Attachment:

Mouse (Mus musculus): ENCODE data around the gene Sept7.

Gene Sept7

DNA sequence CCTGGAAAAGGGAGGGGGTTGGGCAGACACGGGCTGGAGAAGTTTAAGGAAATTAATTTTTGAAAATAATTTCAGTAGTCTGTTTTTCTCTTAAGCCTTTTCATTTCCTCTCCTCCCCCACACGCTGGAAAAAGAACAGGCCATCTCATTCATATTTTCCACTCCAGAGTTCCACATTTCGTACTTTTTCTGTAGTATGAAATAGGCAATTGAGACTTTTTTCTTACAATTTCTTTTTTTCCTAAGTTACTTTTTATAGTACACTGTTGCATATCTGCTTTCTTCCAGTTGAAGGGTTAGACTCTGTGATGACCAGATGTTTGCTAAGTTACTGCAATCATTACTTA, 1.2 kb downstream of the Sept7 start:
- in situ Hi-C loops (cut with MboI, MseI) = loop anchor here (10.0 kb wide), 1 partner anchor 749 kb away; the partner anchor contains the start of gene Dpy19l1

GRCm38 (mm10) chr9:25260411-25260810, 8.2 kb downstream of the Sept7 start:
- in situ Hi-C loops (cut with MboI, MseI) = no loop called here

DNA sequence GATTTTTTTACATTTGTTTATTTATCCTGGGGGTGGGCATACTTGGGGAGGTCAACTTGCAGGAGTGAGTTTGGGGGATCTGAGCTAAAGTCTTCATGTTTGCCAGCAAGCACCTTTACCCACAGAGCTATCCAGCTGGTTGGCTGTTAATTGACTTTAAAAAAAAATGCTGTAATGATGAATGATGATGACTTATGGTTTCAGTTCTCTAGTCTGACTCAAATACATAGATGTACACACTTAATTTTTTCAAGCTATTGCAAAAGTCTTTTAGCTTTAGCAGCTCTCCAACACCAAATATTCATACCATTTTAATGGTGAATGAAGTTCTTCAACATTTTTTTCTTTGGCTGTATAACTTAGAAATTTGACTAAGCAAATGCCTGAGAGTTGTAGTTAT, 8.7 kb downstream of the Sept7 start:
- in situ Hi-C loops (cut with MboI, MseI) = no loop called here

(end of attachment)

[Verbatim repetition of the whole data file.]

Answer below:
Mouse (Mus musculus): ENCODE data around the gene Sept7.

Gene Sept7

DNA sequence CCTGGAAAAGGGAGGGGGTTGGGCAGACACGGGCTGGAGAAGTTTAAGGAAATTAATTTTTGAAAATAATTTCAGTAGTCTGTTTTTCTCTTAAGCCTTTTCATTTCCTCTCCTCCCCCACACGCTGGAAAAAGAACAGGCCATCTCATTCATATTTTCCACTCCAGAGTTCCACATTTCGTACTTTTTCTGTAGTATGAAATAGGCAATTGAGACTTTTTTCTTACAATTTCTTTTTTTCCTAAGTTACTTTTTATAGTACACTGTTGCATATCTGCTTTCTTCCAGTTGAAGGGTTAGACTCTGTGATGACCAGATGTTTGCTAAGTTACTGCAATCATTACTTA, 1.2 kb downstream of the Sept7 start:
- in situ Hi-C loops (cut with MboI, MseI) = loop anchor here (10.0 kb wide), 1 partner anchor 749 kb away; the partner anchor contains the start of gene Dpy19l1

GRCm38 (mm10) chr9:25260411-25260810, 8.2 kb downstream of the Sept7 start:
- in situ Hi-C loops (cut with MboI, MseI) = no loop called here

DNA sequence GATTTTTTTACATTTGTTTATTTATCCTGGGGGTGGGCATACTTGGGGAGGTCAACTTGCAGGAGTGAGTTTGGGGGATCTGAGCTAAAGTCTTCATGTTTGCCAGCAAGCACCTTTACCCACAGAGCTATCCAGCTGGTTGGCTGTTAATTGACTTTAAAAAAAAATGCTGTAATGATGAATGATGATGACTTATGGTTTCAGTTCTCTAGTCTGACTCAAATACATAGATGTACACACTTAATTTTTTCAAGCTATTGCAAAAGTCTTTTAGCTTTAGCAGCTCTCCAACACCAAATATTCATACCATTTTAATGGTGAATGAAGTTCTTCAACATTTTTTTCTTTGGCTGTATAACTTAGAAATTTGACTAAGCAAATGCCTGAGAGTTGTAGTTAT, 8.7 kb downstream of the Sept7 start:
- in situ Hi-C loops (cut with MboI, MseI) = no loop called here